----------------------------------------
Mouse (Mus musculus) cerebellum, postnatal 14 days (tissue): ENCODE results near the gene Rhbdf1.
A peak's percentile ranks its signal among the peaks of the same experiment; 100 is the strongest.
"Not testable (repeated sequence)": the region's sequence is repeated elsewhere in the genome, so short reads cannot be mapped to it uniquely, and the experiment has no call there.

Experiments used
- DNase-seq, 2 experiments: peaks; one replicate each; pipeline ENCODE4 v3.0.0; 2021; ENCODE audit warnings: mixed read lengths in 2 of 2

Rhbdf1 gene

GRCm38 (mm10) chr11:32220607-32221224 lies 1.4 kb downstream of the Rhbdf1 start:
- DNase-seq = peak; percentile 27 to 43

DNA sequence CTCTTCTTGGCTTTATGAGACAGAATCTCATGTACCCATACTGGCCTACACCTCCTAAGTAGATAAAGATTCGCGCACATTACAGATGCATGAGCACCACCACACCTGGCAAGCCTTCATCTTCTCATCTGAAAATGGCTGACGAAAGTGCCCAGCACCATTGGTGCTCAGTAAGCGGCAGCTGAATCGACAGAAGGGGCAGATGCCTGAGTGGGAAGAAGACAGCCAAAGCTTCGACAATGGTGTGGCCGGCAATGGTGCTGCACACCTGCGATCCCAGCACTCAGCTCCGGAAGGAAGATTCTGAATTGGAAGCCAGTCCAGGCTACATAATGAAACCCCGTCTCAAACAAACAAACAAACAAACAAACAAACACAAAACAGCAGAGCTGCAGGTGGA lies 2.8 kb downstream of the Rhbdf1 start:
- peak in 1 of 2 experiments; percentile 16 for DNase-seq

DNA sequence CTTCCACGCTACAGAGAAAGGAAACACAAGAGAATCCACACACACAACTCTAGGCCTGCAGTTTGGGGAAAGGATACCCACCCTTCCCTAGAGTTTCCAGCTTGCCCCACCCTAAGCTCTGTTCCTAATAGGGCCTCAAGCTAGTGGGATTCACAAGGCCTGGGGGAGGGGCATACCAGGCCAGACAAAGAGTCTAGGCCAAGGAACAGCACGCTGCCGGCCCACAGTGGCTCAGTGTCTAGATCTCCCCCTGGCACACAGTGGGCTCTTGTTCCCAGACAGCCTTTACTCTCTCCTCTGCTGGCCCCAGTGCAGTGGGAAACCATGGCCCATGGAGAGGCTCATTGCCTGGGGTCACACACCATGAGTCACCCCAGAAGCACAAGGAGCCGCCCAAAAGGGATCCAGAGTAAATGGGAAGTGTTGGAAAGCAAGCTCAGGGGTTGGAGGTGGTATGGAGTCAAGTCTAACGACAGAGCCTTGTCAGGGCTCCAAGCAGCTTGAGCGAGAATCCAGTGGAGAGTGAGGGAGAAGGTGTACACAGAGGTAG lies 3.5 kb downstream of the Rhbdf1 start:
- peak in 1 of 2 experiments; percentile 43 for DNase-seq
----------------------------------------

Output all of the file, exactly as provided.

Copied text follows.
Mouse (Mus musculus) cerebellum, postnatal 14 days (tissue): ENCODE results near the gene Rhbdf1.
A peak's percentile ranks its signal among the peaks of the same experiment; 100 is the strongest.
"Not testable (repeated sequence)": the region's sequence is repeated elsewhere in the genome, so short reads cannot be mapped to it uniquely, and the experiment has no call there.

Experiments used
- DNase-seq, 2 experiments: peaks; one replicate each; pipeline ENCODE4 v3.0.0; 2021; ENCODE audit warnings: mixed read lengths in 2 of 2

Rhbdf1 gene

GRCm38 (mm10) chr11:32220607-32221224 lies 1.4 kb downstream of the Rhbdf1 start:
- DNase-seq = peak; percentile 27 to 43

DNA sequence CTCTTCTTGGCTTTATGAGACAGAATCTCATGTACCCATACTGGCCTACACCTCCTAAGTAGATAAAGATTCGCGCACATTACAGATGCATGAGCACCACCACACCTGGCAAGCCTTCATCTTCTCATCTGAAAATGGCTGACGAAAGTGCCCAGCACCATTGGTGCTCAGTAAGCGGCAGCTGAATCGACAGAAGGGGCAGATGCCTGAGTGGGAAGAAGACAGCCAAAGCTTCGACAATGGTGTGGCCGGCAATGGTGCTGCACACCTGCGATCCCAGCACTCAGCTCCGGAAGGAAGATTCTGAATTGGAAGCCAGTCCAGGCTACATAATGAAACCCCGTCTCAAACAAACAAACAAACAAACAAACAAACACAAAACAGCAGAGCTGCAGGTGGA lies 2.8 kb downstream of the Rhbdf1 start:
- peak in 1 of 2 experiments; percentile 16 for DNase-seq

DNA sequence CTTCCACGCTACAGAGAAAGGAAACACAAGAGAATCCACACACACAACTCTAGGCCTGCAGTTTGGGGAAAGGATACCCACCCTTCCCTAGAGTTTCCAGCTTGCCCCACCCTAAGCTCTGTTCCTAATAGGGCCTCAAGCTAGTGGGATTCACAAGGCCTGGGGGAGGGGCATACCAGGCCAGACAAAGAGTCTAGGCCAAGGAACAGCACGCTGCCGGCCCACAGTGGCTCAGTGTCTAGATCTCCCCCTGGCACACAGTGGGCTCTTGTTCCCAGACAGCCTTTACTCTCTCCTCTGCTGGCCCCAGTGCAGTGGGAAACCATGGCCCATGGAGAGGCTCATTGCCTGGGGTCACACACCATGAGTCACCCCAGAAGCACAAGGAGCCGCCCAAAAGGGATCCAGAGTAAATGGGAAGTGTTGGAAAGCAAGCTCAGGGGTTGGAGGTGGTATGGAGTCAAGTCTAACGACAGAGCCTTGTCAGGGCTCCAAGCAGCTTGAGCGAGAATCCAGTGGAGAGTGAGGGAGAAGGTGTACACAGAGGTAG lies 3.5 kb downstream of the Rhbdf1 start:
- peak in 1 of 2 experiments; percentile 43 for DNase-seq